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The subwoofer is a plastic barrel topped with a phase inverter’s port. The bottom of the barrel is occupied by a 6” low-frequency diffuser – the bass volume control is found near the connectors. You also find a cable with the standard stereophonic connector here – it attaches to the audio source. The manufacturer used a combined block-connector for attaching the satellites.


The connections panel


The subwoofer of the SoundSticks II system
looks like a kitchen juicer

The acoustic enclosure of the subwoofer is interesting as it is. From the snapshot above you can see that the biggest space of the subwoofer is occupied by the acoustic chamber whose center goes through the resonance bass port. The plastic parts of the barrel are united with the help of soft-rubber insertions, so the casing cannot vibrate at all. The subwoofer stands on four rubber-soled legs, about one centimeter above the surface of the desk/floor. The barrel has a purely decorative element inside: a blue highlighting lamp. I should confess it looks most spectacular in the dark. I tried to make a snapshot of it:


This is how the subwoofer looks like in the dark

Now, to the tests. The system is powerful, like any set of this class should be. It easily reproduced high and middle frequencies as the following frequency response diagram shows:


The frequency response of the SoundSticks II system

The maximum sound pressure level this system achieved was 104.9dB. Even at the highest volume levels, the SoundSticks II set sounds pure and transparent, without any noise. I should only note the narrow and undeveloped stereo panorama, which usually occurs with systems with tiny satellite diffusers. The bass is saturated, with a foundation. The plastic casing of the subwoofer case doesn’t vibrate at all. My tests confirmed the authenticity of the manufacturer-specified parameters.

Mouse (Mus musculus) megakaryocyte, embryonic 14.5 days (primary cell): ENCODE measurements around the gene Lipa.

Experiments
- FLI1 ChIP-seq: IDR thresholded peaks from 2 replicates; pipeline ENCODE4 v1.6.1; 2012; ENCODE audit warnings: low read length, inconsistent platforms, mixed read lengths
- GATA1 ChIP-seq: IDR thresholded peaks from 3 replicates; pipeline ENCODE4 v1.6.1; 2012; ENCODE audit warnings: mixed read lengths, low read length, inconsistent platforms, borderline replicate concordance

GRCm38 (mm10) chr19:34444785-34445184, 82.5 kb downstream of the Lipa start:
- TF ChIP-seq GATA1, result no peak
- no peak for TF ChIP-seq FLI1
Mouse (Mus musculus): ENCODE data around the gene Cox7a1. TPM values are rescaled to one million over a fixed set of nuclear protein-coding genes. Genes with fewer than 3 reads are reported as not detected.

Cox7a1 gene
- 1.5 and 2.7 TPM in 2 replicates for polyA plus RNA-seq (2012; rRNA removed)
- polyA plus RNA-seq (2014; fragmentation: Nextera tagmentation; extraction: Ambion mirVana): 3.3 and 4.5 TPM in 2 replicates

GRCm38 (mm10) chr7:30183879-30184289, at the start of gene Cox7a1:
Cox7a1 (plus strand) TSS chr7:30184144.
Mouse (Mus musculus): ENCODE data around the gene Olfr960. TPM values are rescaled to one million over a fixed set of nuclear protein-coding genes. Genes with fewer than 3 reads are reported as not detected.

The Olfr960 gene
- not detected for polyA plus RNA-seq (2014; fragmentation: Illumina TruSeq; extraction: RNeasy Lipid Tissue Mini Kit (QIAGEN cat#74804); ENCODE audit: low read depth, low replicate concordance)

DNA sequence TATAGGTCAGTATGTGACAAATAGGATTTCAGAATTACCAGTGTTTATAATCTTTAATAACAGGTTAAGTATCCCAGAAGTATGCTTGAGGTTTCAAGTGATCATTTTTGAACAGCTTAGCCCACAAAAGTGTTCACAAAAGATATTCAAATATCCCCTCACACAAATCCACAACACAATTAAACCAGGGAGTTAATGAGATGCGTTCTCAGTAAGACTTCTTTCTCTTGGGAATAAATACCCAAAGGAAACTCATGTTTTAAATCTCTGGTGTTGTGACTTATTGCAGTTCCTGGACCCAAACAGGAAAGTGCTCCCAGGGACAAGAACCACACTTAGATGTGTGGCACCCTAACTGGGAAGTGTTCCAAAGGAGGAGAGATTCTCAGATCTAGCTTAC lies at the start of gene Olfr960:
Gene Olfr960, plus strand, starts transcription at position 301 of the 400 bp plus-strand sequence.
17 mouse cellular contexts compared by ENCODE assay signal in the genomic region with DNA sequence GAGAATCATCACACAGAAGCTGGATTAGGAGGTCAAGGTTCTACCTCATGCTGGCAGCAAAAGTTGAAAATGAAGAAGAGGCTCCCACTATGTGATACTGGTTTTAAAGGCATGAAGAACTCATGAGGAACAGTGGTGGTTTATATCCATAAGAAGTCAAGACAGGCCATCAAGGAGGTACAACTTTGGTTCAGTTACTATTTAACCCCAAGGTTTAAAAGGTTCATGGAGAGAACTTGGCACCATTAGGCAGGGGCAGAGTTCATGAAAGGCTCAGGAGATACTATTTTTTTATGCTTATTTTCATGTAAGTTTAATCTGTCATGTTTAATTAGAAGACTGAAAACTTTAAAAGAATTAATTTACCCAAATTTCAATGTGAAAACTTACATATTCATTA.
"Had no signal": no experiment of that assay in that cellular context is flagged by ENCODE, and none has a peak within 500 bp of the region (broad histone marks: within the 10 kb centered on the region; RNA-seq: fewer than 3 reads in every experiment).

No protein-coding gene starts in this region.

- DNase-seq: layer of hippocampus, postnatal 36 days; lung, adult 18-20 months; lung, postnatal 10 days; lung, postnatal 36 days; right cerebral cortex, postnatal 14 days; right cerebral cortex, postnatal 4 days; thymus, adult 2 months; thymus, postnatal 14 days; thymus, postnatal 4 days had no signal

Listening to various music compositions, I marked the melodiousness (you may call it team-work) of this system as well as a good and wide dynamic range. Overall, this speaker set can be used not only to create a musical background, but to reproduce complex musical compositions. The system doesn’t practically add any distortions into the voice of the instruments and is more careful about the choice of the genre than the Creature II set.

Highs:

  • Powerful;
  • Transparent and pure sound;
  • Easy-to-use sensor controls;
  • Original acoustic enclosure of the sub-woofer.

Lows:

  • High price;
  • No additional headphones output.

Conclusion

I guess all the admirers of the iMac will like these speaker systems. They would also make a nice and expensive gift for the boss. I think the sets owe their high price to their complex and well-thought design – any wooden model from Microlab or Genius may look like a cheap kennel in comparison. By the way, unlike many manufacturers of speaker systems, Harman Multimedia specifies the real technical characteristics, without fabricating any of them. Overall, I was left very pleased with the quality of sound as delivered by these sets. If their price doesn’t worry you, they may please you, too!

 
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